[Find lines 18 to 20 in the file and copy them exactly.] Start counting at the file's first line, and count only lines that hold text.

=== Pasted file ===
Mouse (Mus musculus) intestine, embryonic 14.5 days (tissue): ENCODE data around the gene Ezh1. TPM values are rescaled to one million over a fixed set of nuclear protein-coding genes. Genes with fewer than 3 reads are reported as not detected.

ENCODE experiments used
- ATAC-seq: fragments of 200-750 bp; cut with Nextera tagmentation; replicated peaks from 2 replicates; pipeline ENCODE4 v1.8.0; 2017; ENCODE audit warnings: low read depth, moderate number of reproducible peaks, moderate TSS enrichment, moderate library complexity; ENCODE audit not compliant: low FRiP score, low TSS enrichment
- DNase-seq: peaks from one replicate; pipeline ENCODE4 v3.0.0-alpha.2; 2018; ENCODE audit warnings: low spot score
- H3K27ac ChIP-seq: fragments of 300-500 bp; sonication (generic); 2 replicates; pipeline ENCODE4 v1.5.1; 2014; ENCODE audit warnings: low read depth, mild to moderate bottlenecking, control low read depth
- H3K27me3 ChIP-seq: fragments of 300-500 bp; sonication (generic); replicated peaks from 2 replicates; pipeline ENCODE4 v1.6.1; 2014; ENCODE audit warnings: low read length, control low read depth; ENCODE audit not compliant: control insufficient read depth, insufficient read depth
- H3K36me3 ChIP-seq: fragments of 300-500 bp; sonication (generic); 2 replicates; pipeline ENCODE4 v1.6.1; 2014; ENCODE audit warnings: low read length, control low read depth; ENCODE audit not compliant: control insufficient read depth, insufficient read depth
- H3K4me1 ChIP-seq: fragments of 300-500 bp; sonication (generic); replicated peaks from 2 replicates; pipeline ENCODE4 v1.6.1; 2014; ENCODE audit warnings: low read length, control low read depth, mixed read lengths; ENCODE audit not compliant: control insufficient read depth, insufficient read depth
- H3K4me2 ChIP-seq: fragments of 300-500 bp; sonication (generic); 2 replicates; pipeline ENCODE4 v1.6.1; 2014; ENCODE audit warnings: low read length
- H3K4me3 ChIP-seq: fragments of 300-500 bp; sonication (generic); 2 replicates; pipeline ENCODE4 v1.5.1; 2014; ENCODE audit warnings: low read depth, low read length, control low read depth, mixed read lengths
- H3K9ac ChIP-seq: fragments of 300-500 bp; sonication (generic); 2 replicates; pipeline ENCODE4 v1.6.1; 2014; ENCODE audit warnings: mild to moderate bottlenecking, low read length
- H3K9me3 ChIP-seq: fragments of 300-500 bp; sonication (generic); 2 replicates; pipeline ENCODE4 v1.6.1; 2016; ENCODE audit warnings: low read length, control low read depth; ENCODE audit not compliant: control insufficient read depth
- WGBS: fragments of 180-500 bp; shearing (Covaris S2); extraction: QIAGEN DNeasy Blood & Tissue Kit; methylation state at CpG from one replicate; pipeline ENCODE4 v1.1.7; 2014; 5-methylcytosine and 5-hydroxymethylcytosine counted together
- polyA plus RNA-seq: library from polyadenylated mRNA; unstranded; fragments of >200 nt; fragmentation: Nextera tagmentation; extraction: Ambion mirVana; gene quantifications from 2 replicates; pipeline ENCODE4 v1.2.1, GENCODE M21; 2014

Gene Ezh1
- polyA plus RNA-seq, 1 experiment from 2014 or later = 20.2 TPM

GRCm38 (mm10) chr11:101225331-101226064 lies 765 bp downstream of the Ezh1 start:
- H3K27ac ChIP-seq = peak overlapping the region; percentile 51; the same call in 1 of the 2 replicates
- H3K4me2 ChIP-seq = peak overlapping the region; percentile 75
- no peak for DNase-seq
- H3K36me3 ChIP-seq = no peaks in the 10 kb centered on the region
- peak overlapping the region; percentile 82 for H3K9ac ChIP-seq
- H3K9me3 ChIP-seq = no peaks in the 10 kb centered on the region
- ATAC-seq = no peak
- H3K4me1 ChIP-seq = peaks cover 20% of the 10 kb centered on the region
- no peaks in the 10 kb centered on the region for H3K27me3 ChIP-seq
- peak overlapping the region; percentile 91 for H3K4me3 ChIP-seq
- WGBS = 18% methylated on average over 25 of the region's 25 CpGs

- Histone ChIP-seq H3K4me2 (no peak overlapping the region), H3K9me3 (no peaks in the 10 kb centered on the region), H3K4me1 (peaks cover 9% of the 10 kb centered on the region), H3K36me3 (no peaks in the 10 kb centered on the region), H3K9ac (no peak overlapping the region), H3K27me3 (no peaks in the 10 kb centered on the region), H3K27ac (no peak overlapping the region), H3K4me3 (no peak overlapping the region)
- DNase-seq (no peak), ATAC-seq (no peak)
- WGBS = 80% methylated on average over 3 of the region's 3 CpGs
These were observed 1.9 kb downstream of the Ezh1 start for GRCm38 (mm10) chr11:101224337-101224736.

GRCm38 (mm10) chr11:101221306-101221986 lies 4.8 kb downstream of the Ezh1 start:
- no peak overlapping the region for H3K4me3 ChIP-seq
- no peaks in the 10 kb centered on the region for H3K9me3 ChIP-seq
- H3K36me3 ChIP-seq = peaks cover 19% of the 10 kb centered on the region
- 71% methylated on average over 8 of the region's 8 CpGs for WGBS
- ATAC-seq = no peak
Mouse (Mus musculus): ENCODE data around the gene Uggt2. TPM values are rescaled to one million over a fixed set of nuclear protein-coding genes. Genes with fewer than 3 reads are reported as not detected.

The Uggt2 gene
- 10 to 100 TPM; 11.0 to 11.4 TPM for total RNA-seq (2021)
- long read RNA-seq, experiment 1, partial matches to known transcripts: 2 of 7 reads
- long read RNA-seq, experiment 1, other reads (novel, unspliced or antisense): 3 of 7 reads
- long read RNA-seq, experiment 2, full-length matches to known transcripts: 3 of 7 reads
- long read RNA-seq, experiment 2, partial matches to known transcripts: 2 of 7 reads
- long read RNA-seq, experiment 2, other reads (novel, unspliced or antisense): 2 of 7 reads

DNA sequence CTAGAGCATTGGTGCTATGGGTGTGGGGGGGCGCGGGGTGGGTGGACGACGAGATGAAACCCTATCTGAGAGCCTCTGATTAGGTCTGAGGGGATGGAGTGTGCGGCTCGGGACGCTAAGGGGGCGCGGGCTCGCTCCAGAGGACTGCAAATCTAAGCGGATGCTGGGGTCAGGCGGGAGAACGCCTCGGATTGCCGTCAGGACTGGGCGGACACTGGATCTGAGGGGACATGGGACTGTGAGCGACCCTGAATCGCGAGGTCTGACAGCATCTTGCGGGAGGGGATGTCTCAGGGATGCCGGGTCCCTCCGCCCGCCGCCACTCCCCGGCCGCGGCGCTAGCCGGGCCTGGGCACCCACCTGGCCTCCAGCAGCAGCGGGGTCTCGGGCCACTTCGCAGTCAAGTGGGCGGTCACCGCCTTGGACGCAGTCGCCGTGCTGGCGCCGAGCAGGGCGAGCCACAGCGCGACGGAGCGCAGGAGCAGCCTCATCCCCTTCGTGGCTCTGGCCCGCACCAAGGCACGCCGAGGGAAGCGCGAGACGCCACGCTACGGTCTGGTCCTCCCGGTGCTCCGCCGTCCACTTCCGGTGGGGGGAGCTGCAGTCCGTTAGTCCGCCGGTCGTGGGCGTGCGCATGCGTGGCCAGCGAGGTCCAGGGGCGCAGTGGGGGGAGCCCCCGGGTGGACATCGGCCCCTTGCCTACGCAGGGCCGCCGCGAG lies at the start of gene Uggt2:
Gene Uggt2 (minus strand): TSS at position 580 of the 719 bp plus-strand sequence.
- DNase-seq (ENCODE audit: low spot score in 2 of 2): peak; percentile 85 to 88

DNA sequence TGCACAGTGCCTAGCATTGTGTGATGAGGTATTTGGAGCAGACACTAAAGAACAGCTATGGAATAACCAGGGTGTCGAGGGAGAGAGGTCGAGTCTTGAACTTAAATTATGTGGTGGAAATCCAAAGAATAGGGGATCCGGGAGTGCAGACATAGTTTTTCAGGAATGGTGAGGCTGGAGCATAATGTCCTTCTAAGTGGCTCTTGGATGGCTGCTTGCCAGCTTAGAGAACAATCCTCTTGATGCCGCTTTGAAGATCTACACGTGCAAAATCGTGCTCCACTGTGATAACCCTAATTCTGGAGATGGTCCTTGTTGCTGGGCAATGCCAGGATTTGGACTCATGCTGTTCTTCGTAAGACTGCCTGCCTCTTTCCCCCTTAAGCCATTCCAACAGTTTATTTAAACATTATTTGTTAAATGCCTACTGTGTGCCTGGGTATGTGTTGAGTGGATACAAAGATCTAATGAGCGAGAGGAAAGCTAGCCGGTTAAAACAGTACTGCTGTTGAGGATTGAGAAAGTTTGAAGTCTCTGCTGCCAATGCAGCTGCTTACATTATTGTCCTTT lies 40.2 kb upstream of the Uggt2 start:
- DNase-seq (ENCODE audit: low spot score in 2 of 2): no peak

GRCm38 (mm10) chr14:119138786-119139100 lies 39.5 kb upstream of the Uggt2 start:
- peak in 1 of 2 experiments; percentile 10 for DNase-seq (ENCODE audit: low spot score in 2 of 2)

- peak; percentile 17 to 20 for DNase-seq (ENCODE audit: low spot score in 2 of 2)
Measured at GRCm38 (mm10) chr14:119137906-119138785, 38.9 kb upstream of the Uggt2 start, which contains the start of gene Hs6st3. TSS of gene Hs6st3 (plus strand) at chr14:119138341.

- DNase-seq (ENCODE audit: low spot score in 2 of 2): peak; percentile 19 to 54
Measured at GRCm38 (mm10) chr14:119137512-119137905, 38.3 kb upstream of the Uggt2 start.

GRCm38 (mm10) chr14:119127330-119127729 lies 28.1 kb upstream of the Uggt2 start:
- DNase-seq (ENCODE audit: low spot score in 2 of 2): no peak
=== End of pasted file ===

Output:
- H3K27ac ChIP-seq = peak overlapping the region; percentile 51; the same call in 1 of the 2 replicates
- H3K4me2 ChIP-seq = peak overlapping the region; percentile 75
- no peak for DNase-seq